Dick Johnson submitted these thoughts on the Glossary contained in Arlyn Sieber's 2009 book, The Instant Coin Collector. Thanks.
I have studied 45 numismatic dictionaries and encyclopedias in all languages. Albert Frey's Numismatic Dictionary is the old standby in English. It ran serially in the American Journal of Numismatics and was published in book form by ANS in 1917. It is somewhat overburdened with coin denomination names and light on technical numismatic terms but it has stood the test of time and been reprinted twice, once with Mark Salton''s "Glossary of Numismatic Terms" in five languages.
My favorite foreign language numismatic dictionary is Friedrich von Schroetter's Worterbuch der Muzkunde, published 1930. The author was the keeper of the Berlin coin cabinet who had the assistance of five numismatists who contributed entries. Great German scholarship by all six. Like Frey, it has been reprinted twice, once by Argonaut in Chicago 1967, and in Berlin 1970.
I have also studied glossaries of numismatic terms in 21 numismatic works. The best is the Glossary in Walter Breen's Complete Encyclopedia of U.S. and Colonial Coins published 1988. (See the 582-entry Glossary, pages 695-711). Breen had published many of the terms previously, the latest was in Walter Breen's Encyclopedia of United States and Colonial Proof Coins, published in 1977 (that glossary had 230 terms). So he expanded and polished that list for the 1988 edition, more than doubling the terms defined.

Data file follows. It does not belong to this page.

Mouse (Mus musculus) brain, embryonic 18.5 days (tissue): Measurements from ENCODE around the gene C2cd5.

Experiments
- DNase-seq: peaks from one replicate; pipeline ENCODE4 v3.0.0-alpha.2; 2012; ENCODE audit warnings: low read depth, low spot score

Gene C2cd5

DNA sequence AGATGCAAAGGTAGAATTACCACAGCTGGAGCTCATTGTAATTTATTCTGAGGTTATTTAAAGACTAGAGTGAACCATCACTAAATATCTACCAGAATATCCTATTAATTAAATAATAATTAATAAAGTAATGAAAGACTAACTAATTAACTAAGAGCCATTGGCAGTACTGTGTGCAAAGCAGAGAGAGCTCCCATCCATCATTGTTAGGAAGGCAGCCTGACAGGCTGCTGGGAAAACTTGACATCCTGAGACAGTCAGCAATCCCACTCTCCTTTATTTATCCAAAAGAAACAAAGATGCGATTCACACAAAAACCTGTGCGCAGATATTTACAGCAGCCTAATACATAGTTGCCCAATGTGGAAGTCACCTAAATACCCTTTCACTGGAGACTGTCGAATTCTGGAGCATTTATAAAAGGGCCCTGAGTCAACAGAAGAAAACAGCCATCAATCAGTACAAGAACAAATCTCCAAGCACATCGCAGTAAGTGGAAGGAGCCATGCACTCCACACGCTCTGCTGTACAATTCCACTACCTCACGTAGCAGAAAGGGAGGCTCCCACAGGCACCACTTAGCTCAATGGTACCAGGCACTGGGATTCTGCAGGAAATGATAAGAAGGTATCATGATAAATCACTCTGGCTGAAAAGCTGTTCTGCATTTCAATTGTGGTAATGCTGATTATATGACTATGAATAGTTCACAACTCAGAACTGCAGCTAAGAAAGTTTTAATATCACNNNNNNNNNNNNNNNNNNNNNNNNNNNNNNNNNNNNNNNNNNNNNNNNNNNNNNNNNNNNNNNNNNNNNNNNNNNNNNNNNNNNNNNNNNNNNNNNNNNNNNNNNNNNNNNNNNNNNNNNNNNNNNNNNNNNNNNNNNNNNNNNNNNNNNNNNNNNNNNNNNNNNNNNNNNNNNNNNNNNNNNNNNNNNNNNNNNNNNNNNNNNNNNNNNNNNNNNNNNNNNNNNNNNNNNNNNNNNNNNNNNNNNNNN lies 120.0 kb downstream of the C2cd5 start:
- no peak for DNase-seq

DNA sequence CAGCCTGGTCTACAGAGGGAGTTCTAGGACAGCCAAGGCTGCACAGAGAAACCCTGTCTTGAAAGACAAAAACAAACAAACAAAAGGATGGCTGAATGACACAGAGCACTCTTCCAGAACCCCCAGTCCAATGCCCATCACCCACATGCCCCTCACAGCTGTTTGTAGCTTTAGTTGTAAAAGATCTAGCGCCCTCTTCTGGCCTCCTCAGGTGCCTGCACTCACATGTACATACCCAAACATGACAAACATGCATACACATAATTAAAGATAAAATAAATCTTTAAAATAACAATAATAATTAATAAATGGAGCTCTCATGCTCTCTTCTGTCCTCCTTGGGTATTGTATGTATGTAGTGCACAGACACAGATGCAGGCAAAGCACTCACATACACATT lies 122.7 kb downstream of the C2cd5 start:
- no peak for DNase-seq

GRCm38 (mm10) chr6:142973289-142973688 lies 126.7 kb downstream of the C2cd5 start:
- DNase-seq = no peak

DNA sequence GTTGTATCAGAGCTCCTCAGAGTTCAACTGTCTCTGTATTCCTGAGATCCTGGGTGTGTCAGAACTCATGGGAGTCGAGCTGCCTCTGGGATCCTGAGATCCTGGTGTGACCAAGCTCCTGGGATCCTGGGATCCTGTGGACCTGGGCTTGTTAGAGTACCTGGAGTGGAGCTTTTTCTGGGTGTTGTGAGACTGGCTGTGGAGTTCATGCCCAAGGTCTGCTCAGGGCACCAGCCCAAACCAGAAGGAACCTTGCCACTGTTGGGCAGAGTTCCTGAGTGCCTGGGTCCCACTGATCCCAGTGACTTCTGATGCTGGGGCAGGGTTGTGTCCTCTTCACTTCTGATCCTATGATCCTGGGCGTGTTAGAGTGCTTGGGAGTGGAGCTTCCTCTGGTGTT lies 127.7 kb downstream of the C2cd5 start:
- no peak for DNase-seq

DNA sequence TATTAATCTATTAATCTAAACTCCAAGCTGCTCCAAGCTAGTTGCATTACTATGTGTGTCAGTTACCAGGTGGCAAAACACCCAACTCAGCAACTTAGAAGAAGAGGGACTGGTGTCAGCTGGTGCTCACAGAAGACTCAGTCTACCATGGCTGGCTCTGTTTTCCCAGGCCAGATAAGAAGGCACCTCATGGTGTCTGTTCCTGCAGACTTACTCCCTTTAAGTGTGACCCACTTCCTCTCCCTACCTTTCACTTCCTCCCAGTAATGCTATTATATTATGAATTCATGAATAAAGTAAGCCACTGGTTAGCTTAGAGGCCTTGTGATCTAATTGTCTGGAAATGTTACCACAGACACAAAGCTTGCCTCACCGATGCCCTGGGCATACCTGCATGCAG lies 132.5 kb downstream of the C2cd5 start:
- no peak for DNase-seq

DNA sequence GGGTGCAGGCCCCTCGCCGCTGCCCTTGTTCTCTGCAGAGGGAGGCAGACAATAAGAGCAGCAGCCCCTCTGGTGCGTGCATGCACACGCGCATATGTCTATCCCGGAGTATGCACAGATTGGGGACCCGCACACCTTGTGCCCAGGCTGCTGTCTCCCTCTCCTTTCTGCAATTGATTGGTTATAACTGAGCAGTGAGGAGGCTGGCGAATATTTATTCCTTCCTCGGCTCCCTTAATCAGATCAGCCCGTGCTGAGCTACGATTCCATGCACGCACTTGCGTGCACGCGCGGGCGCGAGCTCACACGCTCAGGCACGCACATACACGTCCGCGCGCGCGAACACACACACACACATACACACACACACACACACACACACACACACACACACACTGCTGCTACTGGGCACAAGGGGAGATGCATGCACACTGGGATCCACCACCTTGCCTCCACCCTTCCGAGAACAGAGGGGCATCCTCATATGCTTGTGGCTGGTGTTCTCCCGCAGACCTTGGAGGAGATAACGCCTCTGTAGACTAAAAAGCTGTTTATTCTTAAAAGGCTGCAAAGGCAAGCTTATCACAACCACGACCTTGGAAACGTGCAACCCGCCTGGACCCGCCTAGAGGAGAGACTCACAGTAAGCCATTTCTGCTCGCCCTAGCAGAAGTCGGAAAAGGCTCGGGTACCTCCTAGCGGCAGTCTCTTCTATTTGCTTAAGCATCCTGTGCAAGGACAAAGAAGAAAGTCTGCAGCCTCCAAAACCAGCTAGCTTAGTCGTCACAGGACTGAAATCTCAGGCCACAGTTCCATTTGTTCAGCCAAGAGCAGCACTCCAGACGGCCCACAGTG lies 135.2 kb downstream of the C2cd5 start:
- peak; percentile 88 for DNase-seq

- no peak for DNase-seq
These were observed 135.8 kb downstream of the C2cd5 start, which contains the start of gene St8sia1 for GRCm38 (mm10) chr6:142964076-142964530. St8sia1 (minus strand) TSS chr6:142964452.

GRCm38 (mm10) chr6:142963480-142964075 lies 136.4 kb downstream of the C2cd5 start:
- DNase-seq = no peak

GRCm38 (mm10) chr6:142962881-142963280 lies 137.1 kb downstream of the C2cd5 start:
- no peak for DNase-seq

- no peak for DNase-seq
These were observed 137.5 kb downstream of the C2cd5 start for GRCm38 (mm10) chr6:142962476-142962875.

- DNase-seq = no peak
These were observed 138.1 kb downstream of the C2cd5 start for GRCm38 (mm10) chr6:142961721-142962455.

Also I have examined glossaries of numismatic terms on the internet. In contrast to Breen and some of the full book dictionaries and encyclopedias these internet glossaries are the worst. Lots of misinformation and uninformed definitions. I believe this is due to the fact these are not edited. Anyone can put anything on the internet.
This week there appeared in my mail box a message from KP Publications that illustrated a book they published in 2009, The Instant Coin Collector, by Arlyn G. Sieber. They selected 36 numismatic terms as "The Language of Coins" from that book.
I recognize the author was writing for the beginning collector. However, comparing these definitions to what has been accepted in the field we see-- not misinformation -- but "fuzzy" definitions. That beginning collector will have to learn the more accurate meanings later. Wouldn't it had been better to give him the precise meaning right up front?
There are numerous terms in numismatics that have established fuzzy, inexact or misnomer status in active use today. These include: die trial, pattern, carbon spot, graining, lint marks, milled edge, and oxidation, among others. This fuzzy status results from not learning the precise meaning in the first place.
Sieber describes "Proof" for example, as "a type of coin produced especially for sale to collectors." This overlooked an opportunity to describe "proof surface" and how it is produced. Vital data for every coin enthusiast.
In a word -- okay two words -- I would describe his definitions as "overly simplistic." If you wish to review those chosen 36 basic coin collecting terms, click on:
To read the complete article, see:
The Language of Coins
THE BOOK BAZARRE
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